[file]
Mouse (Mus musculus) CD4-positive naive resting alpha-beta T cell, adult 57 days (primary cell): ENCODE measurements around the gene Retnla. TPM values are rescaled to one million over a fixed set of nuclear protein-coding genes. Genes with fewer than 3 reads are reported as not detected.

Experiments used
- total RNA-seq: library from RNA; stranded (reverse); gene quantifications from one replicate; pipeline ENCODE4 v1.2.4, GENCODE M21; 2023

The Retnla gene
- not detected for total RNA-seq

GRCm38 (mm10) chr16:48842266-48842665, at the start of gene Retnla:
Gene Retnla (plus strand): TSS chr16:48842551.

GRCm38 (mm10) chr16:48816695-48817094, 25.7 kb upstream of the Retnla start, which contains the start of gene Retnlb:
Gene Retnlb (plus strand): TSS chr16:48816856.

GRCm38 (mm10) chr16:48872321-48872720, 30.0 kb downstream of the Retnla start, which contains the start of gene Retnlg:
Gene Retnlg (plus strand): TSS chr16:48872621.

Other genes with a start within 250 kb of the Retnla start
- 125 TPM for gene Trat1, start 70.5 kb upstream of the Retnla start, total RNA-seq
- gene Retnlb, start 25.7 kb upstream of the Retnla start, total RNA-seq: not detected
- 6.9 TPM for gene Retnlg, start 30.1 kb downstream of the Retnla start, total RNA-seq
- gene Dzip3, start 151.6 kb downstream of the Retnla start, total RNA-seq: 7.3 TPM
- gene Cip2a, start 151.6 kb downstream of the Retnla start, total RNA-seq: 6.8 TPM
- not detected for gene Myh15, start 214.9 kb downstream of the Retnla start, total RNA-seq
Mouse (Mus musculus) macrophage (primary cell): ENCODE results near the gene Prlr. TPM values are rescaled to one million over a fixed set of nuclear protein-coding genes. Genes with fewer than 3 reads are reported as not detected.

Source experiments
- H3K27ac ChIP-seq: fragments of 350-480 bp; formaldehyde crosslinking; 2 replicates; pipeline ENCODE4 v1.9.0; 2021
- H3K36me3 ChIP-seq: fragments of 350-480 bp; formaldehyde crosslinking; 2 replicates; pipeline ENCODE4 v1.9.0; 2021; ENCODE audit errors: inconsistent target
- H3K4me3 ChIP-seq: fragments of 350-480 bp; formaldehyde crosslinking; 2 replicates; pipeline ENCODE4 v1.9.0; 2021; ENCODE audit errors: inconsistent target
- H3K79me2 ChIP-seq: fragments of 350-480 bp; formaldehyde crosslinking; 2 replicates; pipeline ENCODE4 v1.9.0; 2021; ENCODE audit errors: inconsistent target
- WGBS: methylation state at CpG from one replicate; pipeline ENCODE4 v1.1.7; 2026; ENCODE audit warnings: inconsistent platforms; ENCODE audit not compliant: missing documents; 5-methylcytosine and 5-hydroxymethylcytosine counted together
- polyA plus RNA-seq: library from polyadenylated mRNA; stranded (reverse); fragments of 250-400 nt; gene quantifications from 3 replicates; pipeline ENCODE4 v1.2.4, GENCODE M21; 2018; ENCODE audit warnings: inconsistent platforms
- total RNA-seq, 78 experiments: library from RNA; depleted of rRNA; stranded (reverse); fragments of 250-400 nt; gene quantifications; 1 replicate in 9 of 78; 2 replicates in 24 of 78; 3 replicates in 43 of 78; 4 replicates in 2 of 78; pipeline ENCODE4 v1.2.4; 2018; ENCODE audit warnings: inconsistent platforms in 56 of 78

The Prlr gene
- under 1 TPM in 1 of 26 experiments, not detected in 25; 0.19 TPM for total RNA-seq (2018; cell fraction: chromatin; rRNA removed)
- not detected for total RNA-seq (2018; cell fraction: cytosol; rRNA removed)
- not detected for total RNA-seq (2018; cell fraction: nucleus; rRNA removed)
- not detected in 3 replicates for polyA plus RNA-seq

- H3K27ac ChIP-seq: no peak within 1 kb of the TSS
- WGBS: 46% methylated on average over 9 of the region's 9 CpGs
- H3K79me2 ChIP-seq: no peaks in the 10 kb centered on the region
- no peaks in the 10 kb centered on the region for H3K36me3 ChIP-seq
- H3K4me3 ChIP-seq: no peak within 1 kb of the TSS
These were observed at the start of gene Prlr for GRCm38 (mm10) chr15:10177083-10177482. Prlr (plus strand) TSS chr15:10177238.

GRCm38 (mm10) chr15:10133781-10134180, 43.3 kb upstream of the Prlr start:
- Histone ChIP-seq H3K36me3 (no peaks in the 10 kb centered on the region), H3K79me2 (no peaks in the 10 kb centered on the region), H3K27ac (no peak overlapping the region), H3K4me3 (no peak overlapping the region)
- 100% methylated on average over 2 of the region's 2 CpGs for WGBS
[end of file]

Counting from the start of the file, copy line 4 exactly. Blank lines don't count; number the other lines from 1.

The Retnla gene